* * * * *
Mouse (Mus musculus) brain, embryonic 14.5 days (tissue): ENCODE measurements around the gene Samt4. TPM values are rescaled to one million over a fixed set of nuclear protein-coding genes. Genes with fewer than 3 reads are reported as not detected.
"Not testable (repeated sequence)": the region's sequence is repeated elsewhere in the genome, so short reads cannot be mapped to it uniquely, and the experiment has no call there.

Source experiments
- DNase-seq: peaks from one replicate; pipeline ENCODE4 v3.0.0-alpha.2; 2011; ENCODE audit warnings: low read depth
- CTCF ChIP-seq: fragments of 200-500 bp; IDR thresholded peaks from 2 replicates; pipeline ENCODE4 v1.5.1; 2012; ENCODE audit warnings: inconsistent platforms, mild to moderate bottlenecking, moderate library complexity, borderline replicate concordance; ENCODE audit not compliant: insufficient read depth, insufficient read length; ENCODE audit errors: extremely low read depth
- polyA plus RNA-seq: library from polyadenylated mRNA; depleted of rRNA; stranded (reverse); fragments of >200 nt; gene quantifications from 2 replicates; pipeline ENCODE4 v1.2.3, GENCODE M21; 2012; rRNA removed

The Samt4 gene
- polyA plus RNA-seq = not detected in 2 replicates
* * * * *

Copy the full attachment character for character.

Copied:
Mouse (Mus musculus) brain, embryonic 14.5 days (tissue): ENCODE measurements around the gene Samt4. TPM values are rescaled to one million over a fixed set of nuclear protein-coding genes. Genes with fewer than 3 reads are reported as not detected.
"Not testable (repeated sequence)": the region's sequence is repeated elsewhere in the genome, so short reads cannot be mapped to it uniquely, and the experiment has no call there.

Source experiments
- DNase-seq: peaks from one replicate; pipeline ENCODE4 v3.0.0-alpha.2; 2011; ENCODE audit warnings: low read depth
- CTCF ChIP-seq: fragments of 200-500 bp; IDR thresholded peaks from 2 replicates; pipeline ENCODE4 v1.5.1; 2012; ENCODE audit warnings: inconsistent platforms, mild to moderate bottlenecking, moderate library complexity, borderline replicate concordance; ENCODE audit not compliant: insufficient read depth, insufficient read length; ENCODE audit errors: extremely low read depth
- polyA plus RNA-seq: library from polyadenylated mRNA; depleted of rRNA; stranded (reverse); fragments of >200 nt; gene quantifications from 2 replicates; pipeline ENCODE4 v1.2.3, GENCODE M21; 2012; rRNA removed

The Samt4 gene
- polyA plus RNA-seq = not detected in 2 replicates